“I’ve been here less than a year and (Lorenzo) is the reason I got my wings,” said Officer Cedric Carter, one of the newest Highway Patrol and Drill Team members.
Highway Patrol, or simply “Highway,” is considered an elite unit within the police department, its version of a special-forces squad. Generally, the unit’s job is to patrol designated high-crime areas and to stamp out persistent problems.
Their signature clothing is black leather, and their preferred mode of transportation, the Harley-Davidson.
Among more than 6,000 sworn police officers in the city, several dozen comprise Highway Patrol. And among those, only a handful make it onto the Drill Team by demonstrating the highest motorcycle proficiency.
The Drill Team is the star attraction at the annual Hero Thrill Show, which raises scholarship money for the children of slain police officers. The group also serves many ceremonial department functions, including funerals. Everything its members do is on a volunteer basis and in addition to their regular Highway Patrol duties.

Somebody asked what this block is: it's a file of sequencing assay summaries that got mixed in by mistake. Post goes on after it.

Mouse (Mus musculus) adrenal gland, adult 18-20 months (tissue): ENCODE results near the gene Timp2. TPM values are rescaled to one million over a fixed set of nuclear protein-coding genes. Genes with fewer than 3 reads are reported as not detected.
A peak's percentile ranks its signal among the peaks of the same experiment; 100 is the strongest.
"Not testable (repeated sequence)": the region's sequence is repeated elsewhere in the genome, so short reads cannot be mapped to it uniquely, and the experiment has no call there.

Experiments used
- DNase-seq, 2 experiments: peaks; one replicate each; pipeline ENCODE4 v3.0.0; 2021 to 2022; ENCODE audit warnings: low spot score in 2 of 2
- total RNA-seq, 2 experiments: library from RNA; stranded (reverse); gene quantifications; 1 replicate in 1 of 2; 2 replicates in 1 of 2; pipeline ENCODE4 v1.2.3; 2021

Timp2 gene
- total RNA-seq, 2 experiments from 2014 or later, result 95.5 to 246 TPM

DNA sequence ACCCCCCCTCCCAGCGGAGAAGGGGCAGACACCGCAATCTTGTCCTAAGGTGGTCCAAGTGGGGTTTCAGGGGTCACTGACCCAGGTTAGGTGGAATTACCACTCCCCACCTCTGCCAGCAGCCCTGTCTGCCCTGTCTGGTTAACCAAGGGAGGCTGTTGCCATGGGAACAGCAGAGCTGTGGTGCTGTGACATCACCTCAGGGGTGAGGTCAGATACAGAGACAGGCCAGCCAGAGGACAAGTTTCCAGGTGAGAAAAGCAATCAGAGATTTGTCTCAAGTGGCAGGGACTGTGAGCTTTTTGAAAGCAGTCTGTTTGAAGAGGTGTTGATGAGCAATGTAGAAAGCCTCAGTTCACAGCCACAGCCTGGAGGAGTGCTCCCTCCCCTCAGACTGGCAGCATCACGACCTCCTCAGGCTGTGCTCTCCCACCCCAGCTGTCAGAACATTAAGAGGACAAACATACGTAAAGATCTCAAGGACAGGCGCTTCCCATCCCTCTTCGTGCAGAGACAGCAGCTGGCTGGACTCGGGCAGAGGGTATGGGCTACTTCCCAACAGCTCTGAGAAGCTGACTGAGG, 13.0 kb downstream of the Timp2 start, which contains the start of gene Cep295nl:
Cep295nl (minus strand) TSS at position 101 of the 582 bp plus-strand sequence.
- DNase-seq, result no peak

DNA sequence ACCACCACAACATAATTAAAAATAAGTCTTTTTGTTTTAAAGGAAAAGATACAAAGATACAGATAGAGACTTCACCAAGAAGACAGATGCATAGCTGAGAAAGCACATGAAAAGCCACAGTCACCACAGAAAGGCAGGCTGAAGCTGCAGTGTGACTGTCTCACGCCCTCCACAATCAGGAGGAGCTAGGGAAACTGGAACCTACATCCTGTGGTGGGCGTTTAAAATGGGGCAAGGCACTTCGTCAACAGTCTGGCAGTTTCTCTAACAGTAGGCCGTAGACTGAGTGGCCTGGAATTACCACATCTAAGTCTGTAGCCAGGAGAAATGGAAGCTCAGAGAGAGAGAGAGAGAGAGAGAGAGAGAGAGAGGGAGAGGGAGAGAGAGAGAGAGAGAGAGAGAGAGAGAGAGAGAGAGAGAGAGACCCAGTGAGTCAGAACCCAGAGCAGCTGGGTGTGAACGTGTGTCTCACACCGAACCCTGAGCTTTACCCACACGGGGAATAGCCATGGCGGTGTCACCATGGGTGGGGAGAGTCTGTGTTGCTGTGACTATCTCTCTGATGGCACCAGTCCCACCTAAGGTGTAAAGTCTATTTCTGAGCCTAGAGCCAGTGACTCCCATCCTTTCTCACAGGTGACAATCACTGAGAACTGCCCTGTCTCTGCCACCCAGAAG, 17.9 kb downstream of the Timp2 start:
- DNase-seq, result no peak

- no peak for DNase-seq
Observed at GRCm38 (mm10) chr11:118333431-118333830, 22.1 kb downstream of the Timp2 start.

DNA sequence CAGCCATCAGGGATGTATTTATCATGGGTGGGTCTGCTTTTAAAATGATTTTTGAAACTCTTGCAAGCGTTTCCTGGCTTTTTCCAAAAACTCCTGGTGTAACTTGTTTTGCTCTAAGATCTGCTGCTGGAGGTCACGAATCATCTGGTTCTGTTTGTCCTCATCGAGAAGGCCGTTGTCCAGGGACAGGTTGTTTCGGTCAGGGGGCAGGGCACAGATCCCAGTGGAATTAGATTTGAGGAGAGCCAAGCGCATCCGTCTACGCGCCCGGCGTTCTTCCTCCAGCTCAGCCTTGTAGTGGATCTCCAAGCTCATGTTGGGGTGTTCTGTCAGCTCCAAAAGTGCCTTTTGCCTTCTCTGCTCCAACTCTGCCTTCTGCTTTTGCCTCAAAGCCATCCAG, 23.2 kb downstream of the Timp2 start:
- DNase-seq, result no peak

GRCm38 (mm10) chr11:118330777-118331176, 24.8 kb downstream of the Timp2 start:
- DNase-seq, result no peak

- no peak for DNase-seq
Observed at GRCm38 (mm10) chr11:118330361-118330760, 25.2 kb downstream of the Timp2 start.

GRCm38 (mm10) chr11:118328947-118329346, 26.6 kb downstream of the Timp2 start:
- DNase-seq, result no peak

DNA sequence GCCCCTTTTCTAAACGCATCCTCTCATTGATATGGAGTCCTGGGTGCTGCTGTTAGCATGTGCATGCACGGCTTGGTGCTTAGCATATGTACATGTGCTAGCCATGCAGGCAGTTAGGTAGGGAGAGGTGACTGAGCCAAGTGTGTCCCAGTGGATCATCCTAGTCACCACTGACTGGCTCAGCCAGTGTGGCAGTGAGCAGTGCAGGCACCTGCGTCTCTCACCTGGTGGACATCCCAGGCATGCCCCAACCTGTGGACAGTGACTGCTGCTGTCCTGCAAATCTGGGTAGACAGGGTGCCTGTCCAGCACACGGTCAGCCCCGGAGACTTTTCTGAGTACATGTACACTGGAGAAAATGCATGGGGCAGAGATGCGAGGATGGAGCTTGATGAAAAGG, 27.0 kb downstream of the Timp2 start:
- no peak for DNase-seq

Highway Patrol officers earn wing badges when they pass the unit’s motorcycle training course. Drill Team members wear a star badge above their wings. Neither designation came easy to Carter, but Lorenzo guided him through the ordeal.
ldquo;He had the patience of Job,” Carter said. “He kept saying to me, ‘You got it, you got it.’ Any man who comes to Highway Patrol, the goal is to get wings. (For the Drill Team), it’s open tryouts. If you’re good, you make it. And those who make the Drill Team, it’s a direct result of Brian’s tutelage. He’s directly involved with every man who rides here.”